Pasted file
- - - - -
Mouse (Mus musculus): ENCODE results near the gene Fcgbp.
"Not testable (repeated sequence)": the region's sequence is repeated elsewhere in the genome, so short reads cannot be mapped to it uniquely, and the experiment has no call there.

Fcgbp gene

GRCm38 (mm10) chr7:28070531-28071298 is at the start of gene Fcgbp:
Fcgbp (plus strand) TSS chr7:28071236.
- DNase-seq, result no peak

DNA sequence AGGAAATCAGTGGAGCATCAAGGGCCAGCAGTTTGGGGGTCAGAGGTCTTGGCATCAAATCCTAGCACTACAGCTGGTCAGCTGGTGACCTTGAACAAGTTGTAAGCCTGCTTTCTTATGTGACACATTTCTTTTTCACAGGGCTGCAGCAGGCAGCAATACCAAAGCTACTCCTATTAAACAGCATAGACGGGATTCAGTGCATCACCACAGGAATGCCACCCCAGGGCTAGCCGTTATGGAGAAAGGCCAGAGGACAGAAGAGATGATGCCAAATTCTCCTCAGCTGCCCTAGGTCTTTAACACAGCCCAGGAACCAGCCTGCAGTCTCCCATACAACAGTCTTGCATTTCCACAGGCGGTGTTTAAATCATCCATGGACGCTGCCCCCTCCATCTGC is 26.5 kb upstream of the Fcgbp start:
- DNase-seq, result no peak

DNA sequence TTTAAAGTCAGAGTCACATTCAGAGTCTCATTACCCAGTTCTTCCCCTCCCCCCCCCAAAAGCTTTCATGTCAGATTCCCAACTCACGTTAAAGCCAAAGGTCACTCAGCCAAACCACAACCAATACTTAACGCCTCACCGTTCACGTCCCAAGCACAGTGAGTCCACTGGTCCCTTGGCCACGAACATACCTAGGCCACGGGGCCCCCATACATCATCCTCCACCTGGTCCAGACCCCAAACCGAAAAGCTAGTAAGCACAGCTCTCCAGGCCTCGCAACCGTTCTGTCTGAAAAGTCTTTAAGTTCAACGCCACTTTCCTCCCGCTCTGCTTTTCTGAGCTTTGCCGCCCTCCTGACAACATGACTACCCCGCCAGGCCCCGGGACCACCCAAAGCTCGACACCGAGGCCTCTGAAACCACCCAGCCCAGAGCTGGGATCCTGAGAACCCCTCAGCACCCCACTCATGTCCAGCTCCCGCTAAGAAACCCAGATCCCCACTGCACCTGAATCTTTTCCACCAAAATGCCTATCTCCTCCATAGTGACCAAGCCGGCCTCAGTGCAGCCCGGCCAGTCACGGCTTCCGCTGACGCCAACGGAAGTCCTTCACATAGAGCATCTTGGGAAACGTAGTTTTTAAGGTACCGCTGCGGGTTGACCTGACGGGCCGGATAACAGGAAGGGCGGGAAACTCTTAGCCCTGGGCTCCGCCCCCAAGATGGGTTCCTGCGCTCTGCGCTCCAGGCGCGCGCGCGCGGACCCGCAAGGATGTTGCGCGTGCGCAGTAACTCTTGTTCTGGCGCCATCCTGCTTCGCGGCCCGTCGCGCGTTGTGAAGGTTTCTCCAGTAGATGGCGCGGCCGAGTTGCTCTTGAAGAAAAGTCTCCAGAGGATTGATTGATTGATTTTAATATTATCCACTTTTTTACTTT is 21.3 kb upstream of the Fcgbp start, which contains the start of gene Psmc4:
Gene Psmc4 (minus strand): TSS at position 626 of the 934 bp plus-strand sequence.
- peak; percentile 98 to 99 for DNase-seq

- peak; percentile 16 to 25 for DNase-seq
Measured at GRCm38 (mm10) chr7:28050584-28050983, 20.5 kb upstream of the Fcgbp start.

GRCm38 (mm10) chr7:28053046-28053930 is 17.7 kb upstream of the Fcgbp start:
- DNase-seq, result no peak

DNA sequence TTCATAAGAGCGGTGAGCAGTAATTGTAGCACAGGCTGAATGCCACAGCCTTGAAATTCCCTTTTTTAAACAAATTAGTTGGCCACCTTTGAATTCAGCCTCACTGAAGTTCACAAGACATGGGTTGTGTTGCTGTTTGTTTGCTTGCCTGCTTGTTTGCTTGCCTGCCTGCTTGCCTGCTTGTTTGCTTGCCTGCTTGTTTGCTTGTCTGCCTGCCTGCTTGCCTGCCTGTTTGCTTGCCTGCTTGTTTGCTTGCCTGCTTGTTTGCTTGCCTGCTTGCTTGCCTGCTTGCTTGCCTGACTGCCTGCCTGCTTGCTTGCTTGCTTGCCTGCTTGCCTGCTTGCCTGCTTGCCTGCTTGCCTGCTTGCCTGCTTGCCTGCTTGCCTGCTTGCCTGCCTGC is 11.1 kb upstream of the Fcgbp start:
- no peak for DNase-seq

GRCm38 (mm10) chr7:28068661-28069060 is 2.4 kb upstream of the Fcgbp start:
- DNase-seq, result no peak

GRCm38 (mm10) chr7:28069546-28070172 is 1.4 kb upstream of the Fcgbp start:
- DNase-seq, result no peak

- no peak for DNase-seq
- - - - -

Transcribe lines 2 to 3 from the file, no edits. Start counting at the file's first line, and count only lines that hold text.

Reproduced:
"Not testable (repeated sequence)": the region's sequence is repeated elsewhere in the genome, so short reads cannot be mapped to it uniquely, and the experiment has no call there.

Fcgbp gene